The simplest way to explain a negative equity is when your property depreciates in value. This means that you are left with a property that you will have to pay for to get sold instead of making money off the sale.
A short sale refers to the sale of such negative equity properties. For example, you buy a house for 350K with a mortgage for 300K and after two years the prices drop to 330K. This means that your property’s equity went into the negative and you just had 20K wiped out of your bank account. You do need to sell off such a property because if you don’t, you will continue to lose money as the property will continue to depreciate and the negative equity will continue to increase.
It’s very important to understand the reasons for property depreciation in order to design a strategy to deal with it. Some of the most common reasons a property may begin to generate negative equity include recession, natural disasters or problems with the housing market in general. If you want to know if your property is in negative equity, you should get your property evaluated. A thorough evaluation will help you find out exactly where you stand and whether you own more to your bank than the property is worth. If this turns out to be the case, you need to act immediately before your financial situation gets worse.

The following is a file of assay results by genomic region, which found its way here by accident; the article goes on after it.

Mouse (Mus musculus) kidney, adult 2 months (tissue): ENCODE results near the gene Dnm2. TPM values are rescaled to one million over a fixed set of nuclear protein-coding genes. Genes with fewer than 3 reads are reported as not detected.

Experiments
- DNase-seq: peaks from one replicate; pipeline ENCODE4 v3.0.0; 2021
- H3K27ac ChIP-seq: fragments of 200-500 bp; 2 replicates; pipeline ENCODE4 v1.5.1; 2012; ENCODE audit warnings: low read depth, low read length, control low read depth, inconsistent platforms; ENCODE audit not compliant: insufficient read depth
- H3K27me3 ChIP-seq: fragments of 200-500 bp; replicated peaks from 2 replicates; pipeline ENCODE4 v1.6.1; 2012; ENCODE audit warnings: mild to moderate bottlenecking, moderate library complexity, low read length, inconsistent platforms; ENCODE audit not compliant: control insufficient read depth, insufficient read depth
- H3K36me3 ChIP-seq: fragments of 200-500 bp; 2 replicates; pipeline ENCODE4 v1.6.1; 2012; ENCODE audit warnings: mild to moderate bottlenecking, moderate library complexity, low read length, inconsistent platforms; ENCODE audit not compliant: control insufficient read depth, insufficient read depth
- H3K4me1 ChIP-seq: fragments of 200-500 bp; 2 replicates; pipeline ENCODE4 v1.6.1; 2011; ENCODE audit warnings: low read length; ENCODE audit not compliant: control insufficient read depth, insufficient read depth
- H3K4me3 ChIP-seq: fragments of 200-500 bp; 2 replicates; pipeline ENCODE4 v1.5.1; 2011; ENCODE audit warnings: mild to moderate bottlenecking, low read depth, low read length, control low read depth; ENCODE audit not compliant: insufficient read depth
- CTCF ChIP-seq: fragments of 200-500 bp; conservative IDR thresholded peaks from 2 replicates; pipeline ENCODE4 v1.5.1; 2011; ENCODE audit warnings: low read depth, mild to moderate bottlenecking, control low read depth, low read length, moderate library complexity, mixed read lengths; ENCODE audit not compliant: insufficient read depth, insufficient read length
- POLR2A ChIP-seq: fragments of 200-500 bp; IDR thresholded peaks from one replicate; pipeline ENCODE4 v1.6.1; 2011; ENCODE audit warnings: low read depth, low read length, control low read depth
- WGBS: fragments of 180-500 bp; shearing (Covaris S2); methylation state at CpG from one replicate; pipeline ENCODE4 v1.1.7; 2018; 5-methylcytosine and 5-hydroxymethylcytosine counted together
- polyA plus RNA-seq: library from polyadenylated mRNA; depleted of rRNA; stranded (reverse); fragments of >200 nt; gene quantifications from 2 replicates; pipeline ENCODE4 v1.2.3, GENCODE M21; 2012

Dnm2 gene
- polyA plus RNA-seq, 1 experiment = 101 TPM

It is important to note that while negative equity sounds very negative, it is not necessarily bad news if you can still afford to pay your mortgage and have no intention to move out. If you are unable to make the mortgage payments or need to move, you might have to shop around for other options. Some companies offer an option to lease and buy your property at a mutually agreed upon price at a later point in future while taking over your mortgage payments. This is better than a traditional sale with an estate agent or cash sale.
From the investor’s point of view, a negative equity property can sound like a great deal but watch out for common mistakes. These can range from not taking the time to have the property appropriately inspected for underlying bigger problems than meets the eye to looking for unauthorized renovations that you can get cited for by the city later.